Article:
Time to abolish our antiquated abortion law!Friday, February 19, 2021
Alando N Terrelonge
True gender equality cannot be achieved unless and until we relinquish our pervasive desire to enslave, control, and police the body and dignity of women. A woman must have the very basic human right and freedom to make autonomous decisions concerning her own body. Our common humanity demands that we respect the humanity of all our women and abolish our antiquated abortion law which shackles true female empowerment beneath the brutal and agonising whip of a misogynistic and patriarchal era that ought to be obsolete.
Regrettably, the present national discussion and debate surrounding abortion have resurfaced the expected 'fire and brimstone' temperatures of controversy. That we can debate and argue any matter with freedom, and without fear, as a modern democracy is good and commendable. However, it matters that the debate and arguments remain fair.
In July 2013 I wrote an opinion piece published in the Jamaica Observer, titled 'Abolishing our antiquated abortion law', positing legal arguments in support of modern pluralistic laws that safeguard the rights and freedoms of women; that guarantee the safety of women's reproductive health; and concluded that “our persistent criminalising of abortion, premised on religious views…is testament [not only] to the need for Jamaica to abolish its antiquated law”. The times have changed, but seemingly nothing else with them.
Forgetting the very premise of freedom of speech and democracy on which these debates are built, religious proponents of the anti-abortion position have called for Government officials to be reined in, and have described women seeking to abort pregnancies as barbaric and savage. These are women whose only “crime” is daring to safeguard their own God-given freedom to exercise autonomy over their own bodies. This kind of language and savagery coming from the anti-abortionists, to put the shoe where it squarely fits, harks back to a period in our history when the bodies of most humans on this island only dreamt of what it meant to be free. Freedom was as elusive as it was frustratingly used as an object of taunt by those who held power over the bodies of others who were chatteled and enslaved. These images induce an insidious chill.
It deeply bothers me that, as a nation, we have not emancipated our minds from that most unwholesome, centuries-old habit — or, perhaps, desire — of needing to enslave, control, police, and own the bodies of others to justify our own wholeness and holiness as men before God.
In the context of the lobby for a woman's right to choose what happens to her own body, no one is advocating murder. No one is advocating abortion on demand. What is being advocated is the need for gender-equal laws that protect the reproductive health rights of women, and provide access to safe abortion services as a fundamental and legal right of women in Jamaica.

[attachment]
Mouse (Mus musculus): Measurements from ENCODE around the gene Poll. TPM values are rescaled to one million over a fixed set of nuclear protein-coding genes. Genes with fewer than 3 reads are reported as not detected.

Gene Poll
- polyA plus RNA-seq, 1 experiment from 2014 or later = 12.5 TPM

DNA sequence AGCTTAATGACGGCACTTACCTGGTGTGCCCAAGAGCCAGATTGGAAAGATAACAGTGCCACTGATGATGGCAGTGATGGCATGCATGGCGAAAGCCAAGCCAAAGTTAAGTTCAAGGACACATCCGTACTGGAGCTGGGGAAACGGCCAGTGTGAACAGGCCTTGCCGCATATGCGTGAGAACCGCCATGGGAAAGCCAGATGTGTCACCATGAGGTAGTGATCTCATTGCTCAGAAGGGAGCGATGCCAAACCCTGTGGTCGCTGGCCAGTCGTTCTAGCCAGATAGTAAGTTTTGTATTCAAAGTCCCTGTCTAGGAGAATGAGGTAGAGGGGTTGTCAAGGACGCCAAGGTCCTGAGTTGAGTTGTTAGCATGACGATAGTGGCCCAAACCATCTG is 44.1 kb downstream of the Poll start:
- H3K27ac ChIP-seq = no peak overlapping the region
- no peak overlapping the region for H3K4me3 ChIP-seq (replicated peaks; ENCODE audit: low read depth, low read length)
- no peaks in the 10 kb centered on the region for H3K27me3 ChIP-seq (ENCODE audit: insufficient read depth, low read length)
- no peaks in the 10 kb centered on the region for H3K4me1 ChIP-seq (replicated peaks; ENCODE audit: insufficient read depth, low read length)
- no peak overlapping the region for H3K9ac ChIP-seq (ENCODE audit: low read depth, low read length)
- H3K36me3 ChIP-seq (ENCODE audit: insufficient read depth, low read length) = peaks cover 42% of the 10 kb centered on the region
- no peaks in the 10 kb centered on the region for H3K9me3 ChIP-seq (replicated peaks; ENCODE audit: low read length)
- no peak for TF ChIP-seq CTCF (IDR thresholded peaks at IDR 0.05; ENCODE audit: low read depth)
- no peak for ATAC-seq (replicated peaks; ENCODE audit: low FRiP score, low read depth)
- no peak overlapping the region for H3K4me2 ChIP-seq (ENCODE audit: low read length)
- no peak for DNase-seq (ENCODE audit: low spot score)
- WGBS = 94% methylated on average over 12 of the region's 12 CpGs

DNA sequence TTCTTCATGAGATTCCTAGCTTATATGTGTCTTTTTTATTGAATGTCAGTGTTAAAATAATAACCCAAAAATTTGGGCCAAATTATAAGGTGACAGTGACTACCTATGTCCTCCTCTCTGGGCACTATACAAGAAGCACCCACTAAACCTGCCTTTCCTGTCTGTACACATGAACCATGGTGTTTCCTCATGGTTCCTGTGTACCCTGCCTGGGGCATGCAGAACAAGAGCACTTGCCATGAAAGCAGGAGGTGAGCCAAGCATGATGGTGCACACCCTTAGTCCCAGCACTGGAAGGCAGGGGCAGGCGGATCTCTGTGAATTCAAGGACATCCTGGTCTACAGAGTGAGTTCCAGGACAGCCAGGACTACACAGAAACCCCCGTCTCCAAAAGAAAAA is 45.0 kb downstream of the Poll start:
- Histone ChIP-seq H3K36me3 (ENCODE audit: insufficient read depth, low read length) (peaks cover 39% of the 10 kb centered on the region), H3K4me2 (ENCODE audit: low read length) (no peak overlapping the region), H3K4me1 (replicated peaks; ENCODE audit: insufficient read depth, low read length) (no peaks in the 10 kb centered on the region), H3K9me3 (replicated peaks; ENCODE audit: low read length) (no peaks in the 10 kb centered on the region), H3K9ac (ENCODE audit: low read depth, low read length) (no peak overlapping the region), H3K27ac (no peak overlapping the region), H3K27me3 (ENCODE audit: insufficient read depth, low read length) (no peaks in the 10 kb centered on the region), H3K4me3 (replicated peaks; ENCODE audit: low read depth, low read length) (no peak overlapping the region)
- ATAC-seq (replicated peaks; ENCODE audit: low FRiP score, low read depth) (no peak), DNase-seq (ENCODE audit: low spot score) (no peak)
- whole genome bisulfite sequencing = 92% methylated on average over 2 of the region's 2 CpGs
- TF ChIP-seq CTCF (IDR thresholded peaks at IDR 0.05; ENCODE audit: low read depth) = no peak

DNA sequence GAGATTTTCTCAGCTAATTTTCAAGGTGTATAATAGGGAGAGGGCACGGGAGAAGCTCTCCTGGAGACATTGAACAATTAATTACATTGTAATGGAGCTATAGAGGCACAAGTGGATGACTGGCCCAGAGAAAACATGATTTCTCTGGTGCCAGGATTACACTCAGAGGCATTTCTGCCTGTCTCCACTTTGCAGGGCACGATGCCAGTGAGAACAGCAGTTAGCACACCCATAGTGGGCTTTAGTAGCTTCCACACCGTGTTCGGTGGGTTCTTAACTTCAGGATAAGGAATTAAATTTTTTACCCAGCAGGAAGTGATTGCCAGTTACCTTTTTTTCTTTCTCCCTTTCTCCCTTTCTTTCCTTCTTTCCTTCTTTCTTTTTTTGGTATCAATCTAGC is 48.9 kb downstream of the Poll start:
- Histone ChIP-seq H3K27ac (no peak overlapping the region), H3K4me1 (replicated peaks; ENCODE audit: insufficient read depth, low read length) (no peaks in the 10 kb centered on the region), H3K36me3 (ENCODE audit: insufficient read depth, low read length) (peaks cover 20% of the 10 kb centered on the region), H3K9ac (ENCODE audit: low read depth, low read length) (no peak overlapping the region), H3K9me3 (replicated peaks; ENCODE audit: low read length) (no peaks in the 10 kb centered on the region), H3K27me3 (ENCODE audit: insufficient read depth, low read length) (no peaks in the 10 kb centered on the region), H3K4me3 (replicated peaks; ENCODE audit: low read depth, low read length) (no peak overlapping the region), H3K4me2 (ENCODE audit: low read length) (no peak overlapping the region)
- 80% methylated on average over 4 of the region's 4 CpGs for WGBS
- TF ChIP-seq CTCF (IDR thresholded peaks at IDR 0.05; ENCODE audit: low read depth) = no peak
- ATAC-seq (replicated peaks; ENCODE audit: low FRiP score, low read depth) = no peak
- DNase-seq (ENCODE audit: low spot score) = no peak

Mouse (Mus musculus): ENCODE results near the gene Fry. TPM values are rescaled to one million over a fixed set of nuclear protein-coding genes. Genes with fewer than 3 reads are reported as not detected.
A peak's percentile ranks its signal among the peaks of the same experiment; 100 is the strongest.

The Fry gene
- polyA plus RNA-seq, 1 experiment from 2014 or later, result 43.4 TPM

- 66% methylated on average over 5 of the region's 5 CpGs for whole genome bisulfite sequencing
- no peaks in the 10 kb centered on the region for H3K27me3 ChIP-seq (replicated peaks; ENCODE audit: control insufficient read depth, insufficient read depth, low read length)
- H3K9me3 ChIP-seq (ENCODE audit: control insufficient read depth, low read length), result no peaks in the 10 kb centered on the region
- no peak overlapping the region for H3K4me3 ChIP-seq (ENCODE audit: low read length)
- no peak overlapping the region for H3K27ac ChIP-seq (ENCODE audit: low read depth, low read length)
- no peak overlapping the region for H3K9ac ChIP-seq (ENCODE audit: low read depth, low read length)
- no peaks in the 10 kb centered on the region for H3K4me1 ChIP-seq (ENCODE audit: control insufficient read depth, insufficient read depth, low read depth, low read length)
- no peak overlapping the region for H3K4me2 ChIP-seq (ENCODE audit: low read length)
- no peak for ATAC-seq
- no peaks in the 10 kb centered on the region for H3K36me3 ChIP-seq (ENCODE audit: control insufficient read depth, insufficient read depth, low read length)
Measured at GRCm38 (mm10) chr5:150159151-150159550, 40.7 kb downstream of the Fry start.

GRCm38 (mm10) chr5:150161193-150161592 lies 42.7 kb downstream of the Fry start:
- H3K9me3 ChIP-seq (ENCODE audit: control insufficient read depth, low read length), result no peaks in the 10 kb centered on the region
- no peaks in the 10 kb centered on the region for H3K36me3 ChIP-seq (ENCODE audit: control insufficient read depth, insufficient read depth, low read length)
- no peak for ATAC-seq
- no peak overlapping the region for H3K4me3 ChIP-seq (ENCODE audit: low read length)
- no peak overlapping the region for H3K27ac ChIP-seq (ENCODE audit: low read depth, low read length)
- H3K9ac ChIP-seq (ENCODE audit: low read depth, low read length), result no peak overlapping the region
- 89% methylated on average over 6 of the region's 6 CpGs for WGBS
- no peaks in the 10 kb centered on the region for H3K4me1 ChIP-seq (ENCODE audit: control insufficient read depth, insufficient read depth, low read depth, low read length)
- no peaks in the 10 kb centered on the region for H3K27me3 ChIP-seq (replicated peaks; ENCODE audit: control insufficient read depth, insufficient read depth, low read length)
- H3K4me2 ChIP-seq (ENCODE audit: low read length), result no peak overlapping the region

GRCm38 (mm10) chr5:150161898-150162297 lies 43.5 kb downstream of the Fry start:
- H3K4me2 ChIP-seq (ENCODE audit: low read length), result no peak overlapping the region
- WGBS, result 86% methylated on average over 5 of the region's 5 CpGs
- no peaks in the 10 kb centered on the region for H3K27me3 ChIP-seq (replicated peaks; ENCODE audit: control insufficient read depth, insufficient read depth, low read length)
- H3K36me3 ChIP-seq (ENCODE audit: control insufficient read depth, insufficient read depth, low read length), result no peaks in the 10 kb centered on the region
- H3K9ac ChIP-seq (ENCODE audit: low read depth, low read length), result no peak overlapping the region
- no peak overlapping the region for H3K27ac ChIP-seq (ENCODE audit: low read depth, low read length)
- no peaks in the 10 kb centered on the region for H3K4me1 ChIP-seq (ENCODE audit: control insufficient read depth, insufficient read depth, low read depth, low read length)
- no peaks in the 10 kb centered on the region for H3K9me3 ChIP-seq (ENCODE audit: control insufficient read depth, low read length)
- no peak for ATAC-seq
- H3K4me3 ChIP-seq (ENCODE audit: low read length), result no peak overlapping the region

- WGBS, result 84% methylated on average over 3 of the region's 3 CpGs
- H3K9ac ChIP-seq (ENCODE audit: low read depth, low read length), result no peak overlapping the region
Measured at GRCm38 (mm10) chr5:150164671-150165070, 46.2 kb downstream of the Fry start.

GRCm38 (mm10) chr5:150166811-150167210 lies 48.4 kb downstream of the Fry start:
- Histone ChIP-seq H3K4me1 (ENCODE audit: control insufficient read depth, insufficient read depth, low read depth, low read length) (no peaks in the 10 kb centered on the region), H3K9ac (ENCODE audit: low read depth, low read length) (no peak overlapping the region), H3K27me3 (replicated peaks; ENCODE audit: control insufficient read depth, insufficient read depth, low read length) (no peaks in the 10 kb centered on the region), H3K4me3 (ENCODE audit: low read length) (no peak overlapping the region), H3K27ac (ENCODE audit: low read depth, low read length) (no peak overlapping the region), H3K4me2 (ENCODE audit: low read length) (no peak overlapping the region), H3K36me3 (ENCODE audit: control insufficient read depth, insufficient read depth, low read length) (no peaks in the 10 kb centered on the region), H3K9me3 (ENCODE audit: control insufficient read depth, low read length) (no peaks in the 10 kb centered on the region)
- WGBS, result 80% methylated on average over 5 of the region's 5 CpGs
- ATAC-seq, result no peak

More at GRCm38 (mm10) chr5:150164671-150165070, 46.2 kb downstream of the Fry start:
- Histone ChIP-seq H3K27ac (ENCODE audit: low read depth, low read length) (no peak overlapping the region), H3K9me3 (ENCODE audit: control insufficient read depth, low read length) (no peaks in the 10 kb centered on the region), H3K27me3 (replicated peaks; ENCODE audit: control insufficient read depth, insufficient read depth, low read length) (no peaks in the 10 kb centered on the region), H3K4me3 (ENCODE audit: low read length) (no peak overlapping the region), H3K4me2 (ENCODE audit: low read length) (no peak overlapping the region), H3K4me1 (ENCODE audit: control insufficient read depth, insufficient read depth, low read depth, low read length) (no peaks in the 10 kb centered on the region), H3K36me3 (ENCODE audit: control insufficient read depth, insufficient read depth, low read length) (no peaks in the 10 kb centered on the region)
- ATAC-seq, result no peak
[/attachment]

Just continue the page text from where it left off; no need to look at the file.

According to Human Rights Watch, where abortion is safe and legal, no one is forced to have one. Where abortion is illegal and unsafe, women are forced to carry unwanted pregnancies to term or suffer serious health consequences, and even death. Approximately 13 per cent of maternal deaths worldwide are attributable to unsafe abortions.
Women's organisations across the world have fought for the right to access safe and legal abortions for decades, and increasingly international human rights law supports their claims. In fact, international human rights legal instruments and authoritative interpretations of those instruments compel the conclusion that women have a right to decide independently in all matters related to reproduction, including the issue of abortion. Our Caribbean neighbours Cuba, Barbados, and Guyana have long since respected this position and liberated their women from archaic abortion restrictive laws in 1965, 1983 and 1995, respectively.
Ireland, a country known for its Catholic conservatism when it comes to issues such as abortion, legalised abortion in 2018. And, in January 2019, Ireland opened its abortion services. The achievements of the Irish law are noteworthy: It offers a free, safe, and legal abortion for most people who require it. The law allows abortion on request up to 12 weeks, and beyond 12 weeks in a few limited circumstances. This represents a remarkable transformation in Ireland, where, before the law passed, life-saving abortion was the only kind of termination available. More recently, in December 2020, our Latin-American neighbour Argentina abolished its abortion laws in what is universally viewed as a landmark moment for women's rights.
It is time for Jamaica to truly play her part in advancing the welfare of her women. I laud Minister Juliet Cuthbert-Flynn and others who refuse to be reined in, and who persist in making the courageous call for us to abolish our antiquated abortion law.
We must break the brutal and agonising whip of this gender-oppressive and wholly unjust law made by fossilised men in an era where women were seen as nothing more than reproductive chattel owned by men. It is my hope that our women and girls can one day stand proud and free knowing they have the very basic human right and freedom to make autonomous decisions concerning their own bodies.
Alando N Terrelonge is an attorney-at-law and minister of state in the Ministry of Culture, Gender, Entertainment and Sport.
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